7 Top Tips to Perfect Your Small Business’s Branding

    [This article was written by Jade Parker.]

    Branding has never been more important. But you don’t need me to tell you that.

    When I first went into the workplace, branding was seen as something that was nice to have. Small companies, in particular, saw it as an unnecessary expense, not realizing that developing a brand is what helps to turn small businesses into large businesses in the first place.

    Nowadays, I spend a lot of time working with local businesses, and it seems to me that branding is the most underrated tool in the small business owner’s toolkit. People understand innovation and can learn to network and to manage staff through feeling alone, but branding takes a concentrated effort that too often gets overlooked.

    That’s why I like to share my seven top tips for small business branding. They’ve worked for many of my clients, and now it’s time to hand them over to you. Let’s get started.

    1.     Set a goal

    You can’t do anything effectively until you know what you want to achieve, and branding is no different. Don’t set monetary goals (like “make $1 million in sales”) – instead, think about what you want to be known for. Facebook connects people. Google provides easy access to information. What do you want to accomplish? Figure it out and keep it in the back of your mind so that your visual and verbal identities are able to reflect it.

    2.     Get a good logo

    Your logo will appear on all sorts of marketing collateral, from posters and business cards to websites and social networks. That’s why you’ll want to make sure that you have a professional logo that reflects your company and which can represent you no matter where it’s used.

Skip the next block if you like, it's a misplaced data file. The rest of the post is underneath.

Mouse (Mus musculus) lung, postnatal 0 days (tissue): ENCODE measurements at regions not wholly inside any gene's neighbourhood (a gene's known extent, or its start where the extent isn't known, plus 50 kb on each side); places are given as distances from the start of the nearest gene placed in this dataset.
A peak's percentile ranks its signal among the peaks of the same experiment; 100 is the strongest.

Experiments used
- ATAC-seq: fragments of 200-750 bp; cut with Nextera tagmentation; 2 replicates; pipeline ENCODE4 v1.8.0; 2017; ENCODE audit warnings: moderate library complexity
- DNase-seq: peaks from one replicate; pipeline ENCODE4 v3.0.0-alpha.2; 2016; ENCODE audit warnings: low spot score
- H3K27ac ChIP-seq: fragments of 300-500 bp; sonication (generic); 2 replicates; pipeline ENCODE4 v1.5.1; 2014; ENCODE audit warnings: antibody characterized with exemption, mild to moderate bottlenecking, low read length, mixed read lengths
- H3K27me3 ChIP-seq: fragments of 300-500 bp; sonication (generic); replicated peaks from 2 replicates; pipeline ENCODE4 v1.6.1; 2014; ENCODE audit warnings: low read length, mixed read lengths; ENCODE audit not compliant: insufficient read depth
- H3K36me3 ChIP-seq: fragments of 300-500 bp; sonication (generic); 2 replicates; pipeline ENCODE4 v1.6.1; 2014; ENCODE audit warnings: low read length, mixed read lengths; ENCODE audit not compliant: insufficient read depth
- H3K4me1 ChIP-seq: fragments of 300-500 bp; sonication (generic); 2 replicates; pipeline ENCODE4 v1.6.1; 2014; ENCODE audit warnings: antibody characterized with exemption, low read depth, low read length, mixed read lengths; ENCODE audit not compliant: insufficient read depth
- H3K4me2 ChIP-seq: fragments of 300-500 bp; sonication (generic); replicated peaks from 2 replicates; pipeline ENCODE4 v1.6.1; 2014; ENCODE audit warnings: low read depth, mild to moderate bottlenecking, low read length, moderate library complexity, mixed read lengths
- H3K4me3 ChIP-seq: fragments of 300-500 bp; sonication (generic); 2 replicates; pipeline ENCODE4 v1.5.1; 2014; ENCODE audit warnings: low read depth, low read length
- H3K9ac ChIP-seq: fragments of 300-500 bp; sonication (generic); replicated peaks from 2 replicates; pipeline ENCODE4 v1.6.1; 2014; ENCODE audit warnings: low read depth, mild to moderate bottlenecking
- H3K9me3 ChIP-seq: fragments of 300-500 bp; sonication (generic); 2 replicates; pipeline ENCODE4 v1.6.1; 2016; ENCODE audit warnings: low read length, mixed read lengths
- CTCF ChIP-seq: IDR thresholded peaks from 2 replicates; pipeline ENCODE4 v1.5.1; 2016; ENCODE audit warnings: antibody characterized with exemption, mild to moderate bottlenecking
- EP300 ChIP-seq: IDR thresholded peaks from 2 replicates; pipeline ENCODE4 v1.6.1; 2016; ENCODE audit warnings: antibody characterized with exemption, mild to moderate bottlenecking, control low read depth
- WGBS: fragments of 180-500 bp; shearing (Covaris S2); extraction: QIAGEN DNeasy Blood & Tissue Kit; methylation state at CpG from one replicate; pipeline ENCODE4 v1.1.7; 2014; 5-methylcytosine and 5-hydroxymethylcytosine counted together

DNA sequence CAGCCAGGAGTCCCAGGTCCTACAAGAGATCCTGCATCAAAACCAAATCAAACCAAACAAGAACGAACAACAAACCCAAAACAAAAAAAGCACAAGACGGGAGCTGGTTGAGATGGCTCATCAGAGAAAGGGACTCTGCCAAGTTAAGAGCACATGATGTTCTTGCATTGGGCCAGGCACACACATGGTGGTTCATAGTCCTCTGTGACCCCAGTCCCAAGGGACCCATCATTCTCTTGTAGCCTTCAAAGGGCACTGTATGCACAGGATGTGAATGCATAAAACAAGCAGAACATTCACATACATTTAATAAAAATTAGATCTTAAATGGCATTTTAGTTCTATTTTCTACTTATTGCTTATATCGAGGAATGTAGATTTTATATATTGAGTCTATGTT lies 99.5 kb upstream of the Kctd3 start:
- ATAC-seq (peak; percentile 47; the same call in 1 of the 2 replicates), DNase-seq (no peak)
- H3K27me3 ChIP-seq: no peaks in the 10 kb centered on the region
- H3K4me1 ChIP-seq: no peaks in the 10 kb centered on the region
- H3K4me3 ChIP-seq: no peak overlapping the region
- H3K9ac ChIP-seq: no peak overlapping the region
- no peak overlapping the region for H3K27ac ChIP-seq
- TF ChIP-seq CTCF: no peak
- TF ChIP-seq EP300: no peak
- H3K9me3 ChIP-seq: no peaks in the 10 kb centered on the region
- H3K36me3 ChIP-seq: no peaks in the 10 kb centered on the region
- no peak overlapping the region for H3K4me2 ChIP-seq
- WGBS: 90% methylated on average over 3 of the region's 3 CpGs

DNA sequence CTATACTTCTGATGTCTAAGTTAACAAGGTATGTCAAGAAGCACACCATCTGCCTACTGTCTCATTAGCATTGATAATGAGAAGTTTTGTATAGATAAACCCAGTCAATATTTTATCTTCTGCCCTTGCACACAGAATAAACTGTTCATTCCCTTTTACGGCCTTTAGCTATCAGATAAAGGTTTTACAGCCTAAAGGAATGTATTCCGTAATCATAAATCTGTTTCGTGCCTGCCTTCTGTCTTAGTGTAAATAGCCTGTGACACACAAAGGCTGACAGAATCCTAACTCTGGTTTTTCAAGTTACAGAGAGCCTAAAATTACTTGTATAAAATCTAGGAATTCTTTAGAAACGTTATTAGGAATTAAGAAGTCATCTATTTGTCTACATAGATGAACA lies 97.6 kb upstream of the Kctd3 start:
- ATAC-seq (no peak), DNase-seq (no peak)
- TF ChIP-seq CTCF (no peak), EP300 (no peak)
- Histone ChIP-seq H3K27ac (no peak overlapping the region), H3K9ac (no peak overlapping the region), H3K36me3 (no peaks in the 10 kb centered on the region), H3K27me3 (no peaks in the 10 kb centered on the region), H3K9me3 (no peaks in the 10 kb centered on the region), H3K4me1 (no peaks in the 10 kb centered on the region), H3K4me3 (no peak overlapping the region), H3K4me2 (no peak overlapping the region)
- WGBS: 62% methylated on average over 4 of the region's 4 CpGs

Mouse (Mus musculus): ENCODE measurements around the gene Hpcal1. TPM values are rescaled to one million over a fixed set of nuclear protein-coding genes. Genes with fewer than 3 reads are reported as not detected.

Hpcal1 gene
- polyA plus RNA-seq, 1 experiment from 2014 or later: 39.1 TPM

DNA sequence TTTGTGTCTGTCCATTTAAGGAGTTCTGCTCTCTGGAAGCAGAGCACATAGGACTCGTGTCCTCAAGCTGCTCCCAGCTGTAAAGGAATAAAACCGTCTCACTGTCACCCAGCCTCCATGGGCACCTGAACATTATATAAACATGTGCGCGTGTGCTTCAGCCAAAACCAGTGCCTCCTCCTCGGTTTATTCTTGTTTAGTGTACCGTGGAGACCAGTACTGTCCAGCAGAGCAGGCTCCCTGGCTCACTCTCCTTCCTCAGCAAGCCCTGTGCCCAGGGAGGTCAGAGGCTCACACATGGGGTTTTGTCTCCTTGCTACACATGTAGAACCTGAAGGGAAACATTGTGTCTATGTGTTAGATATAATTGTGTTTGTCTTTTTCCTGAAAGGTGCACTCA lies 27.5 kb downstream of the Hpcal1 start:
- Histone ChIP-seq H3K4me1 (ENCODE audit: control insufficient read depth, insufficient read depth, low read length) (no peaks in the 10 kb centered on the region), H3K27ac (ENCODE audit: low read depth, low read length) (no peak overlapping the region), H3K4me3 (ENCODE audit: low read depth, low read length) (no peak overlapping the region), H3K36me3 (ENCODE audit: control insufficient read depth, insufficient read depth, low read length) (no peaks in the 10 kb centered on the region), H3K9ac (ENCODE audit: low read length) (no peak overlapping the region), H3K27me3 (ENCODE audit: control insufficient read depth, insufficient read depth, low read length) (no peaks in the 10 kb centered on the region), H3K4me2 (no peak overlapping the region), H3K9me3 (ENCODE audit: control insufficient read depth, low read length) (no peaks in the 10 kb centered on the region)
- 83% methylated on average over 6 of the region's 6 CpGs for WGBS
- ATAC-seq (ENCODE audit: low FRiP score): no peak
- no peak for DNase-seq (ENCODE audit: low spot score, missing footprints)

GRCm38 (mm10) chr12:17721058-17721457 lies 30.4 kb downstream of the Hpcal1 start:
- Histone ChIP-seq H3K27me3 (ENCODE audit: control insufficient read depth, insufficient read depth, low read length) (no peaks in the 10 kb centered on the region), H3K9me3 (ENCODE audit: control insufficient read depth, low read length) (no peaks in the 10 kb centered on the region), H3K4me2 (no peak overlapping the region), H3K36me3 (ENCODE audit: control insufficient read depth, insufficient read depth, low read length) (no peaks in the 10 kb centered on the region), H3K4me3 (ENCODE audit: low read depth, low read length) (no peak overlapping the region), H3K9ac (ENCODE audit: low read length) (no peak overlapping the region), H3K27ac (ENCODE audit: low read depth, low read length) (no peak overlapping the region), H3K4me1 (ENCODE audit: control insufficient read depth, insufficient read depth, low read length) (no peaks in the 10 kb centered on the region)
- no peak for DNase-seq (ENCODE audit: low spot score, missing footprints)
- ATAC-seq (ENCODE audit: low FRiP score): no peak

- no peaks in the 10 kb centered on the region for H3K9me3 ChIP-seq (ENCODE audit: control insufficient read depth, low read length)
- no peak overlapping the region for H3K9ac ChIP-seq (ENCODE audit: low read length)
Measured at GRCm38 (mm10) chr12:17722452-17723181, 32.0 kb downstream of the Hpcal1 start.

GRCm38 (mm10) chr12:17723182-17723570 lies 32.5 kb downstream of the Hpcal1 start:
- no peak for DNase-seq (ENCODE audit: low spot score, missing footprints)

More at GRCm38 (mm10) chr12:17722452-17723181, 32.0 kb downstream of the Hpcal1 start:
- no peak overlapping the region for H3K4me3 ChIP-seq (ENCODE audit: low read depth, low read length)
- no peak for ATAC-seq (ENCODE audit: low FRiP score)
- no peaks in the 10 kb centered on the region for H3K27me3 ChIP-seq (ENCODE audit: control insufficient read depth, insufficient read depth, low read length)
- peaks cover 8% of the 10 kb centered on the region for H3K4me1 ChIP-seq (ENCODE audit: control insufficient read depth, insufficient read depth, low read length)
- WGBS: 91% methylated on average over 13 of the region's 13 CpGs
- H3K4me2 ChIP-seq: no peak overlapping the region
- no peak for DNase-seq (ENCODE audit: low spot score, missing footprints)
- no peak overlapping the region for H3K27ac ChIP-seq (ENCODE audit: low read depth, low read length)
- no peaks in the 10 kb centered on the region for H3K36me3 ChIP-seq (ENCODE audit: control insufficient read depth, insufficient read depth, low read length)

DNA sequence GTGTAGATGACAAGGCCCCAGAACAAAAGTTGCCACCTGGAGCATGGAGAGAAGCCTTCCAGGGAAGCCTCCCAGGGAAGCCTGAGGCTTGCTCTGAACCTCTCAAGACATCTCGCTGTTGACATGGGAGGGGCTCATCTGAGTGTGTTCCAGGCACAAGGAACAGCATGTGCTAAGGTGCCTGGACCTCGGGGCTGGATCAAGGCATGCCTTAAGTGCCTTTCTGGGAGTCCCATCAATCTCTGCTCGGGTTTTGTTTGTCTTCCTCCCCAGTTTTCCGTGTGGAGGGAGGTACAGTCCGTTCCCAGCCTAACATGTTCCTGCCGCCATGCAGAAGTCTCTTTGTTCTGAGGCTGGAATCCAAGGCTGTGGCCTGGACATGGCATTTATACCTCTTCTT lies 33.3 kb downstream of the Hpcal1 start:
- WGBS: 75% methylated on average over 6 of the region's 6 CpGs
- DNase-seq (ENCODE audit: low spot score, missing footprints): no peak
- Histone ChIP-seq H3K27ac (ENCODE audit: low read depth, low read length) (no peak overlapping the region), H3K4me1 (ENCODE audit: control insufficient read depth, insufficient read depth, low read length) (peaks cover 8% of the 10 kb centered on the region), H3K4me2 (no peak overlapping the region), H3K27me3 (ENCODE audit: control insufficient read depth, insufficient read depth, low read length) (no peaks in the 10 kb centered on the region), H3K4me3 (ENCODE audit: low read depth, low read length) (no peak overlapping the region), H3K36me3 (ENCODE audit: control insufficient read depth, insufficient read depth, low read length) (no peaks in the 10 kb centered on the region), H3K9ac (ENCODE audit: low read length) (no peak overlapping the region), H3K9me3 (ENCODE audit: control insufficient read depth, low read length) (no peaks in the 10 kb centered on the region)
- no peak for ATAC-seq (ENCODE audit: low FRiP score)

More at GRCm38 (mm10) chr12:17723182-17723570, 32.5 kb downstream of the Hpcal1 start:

3.     Decide upon a color scheme

    Using a set color scheme can help to create a consistent look and feel. When you think about Coca Cola, for example, you think of the color red. By establishing an official color scheme, you can make sure that the inside of your store looks like your website and that all marketing materials look consistent.

    4.     Establish a tone of voice

    This doesn’t have to be a huge, all-encompassing document – you simply need to take a little time to figure out how you want to talk to people and what emotions you want them to feel. Are you serious or playful? Are you irreverent or conservative? Figure out what you want your brand to mean and use that to inform everything you release.

    5.     Don’t skimp on cost

    If you need to work with a professional, work with a professional. Use sites like PeoplePerHour and Upwork to find and hire people who can help you to take your branding to the next level. Trust me – people will notice if it’s done badly.

    6.     Gather feedback

    Ask your customers what they think about your branding, preferably by gathering both qualitative and quantitative feedback. While you don’t want to change your brand too often in case you confuse consumers, you can often take their feedback and apply it to make minor improvements.

    7.     Deploy it

    The whole point of branding is that it can be applied all over your company across everything that it does. Make sure that your logo and color scheme are in use on email signatures, interior color schemes, and any packaging, and make sure that employees adhere to your tone of voice when they answer the door or talk to people on the phone.

    Conclusion

    A strong brand can make or break your business, and yet too many business owners fail to take the time to build one. Then, when a new competitor starts to steal customers, they’re quick to play the blame game, forgetting that they had ample opportunity to build a brand that people would love.

    Ultimately, branding doesn’t have to take up a huge amount of time and resources, and yet it has a positive impact on your business, especially over time. It’ll make you more consistent, especially when it’s presented to the general public, and it’ll show the world that you know what you’re doing when it comes to managing your business.

    And you do know what you’re doing, right? Good! Now it’s time for you to prove it.

    Author Bio:

    Jade Parker runs a small business and finds her passion in writing at assignment masters. She also finds inspiration in working with other people to help them to build strong marketing and branding strategies and to network with other business owners.

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